But provocation is not illegal and never has been illegal. That's just right. Not that provocation is right or that we should provoke people. In fact it's wrong. Nevertheless, it is something we should do out of individual morals rather than something to be decided on and enforced by organised state power.

There are certain areas though where it would set a very dangerous precedent for a Government to try to determine what we can and can't say. Where it involves saying something which would have no impact on someone else physically it is a step too far.

Cri, Your comment,

"I've never asked for respect, I simply demand it, for me and for everybody else.

is likely to result in you getting no respect at all. Fear maybe, but no respect.

Well John, it all depends from what do you mean with fear. Fear is one of the most useful feeling for a man (or woman) because it's the one that makes you think before doing (or saying) something. I've never considered it as a negative word.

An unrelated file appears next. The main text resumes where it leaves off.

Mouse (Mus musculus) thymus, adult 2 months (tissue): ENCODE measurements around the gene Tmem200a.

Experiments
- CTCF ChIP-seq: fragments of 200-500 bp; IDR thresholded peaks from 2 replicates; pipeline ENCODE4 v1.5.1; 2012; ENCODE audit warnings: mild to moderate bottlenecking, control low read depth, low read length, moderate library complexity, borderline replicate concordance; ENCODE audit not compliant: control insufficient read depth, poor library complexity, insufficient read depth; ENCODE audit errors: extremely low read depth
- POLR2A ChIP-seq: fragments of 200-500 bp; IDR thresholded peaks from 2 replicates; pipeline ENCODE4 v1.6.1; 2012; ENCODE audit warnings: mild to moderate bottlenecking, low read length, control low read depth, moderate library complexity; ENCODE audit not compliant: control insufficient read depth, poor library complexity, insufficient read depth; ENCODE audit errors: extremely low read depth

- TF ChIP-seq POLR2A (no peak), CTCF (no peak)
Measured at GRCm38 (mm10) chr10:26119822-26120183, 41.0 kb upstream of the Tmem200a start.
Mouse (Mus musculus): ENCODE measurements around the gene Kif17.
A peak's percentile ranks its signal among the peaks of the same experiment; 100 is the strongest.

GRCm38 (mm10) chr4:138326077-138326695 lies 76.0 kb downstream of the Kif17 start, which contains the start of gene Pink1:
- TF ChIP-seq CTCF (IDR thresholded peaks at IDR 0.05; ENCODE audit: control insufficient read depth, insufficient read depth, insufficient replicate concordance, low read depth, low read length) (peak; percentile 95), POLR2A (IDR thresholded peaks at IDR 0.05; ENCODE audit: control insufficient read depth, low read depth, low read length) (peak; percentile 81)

However, I really think that respect for people and cultures is absolutely one of the most important thing. Insulting people or hating them is usually sign of fear....and sometimes of jealousy.
As for me, I'm a positive person who prefer trying to build something good in my place rather than wasting time criticizing or blaming other people.
Just my opinion, of course.

You may want to read one of my last posts
"Why the western world cannot defeat terrorism"
I am being shot by all sides for it
Maybe you want to join the shooting ;) or perhaps you can see what I mean with it.
I don`t agree with people imposing on othe people anything.
I think it is wrong. But how do we go to stop it and what is the cost?
Regards
http://niquel757.blogspot.com

Javier